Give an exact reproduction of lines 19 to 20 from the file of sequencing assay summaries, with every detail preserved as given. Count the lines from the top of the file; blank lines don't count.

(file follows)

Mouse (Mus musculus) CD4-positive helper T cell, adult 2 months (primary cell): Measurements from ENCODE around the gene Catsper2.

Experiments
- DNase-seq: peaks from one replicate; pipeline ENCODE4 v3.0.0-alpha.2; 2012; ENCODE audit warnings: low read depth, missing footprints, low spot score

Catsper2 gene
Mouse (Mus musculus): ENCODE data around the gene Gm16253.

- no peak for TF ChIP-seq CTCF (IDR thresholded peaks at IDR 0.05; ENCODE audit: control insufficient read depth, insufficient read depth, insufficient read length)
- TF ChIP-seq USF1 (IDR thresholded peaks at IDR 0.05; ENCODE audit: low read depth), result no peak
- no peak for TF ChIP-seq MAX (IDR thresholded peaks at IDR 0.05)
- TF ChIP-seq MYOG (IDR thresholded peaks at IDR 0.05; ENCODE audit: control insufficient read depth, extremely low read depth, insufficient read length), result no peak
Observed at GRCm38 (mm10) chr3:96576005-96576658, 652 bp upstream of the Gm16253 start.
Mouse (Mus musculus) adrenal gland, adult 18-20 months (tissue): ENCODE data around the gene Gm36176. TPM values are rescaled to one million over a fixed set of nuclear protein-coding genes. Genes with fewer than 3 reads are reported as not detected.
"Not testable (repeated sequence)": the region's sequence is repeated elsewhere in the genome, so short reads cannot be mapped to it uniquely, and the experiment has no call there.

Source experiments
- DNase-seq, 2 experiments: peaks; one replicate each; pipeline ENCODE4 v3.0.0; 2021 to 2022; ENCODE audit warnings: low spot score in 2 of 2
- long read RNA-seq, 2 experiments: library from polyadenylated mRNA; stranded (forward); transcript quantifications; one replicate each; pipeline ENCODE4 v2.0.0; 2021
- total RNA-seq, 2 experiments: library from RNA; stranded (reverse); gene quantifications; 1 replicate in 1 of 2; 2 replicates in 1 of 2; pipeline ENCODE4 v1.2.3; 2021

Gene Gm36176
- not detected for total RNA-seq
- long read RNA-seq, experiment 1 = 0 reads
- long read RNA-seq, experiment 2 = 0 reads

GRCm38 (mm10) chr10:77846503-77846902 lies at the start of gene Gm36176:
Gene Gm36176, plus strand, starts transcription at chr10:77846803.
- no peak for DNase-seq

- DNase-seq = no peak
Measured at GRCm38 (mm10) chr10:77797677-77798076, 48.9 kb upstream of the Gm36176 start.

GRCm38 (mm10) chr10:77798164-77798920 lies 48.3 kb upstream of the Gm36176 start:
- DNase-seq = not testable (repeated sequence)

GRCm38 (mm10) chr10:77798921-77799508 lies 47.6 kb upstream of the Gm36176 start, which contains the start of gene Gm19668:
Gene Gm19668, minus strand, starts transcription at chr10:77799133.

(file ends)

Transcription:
- long read RNA-seq, experiment 1 = 0 reads
- long read RNA-seq, experiment 2 = 0 reads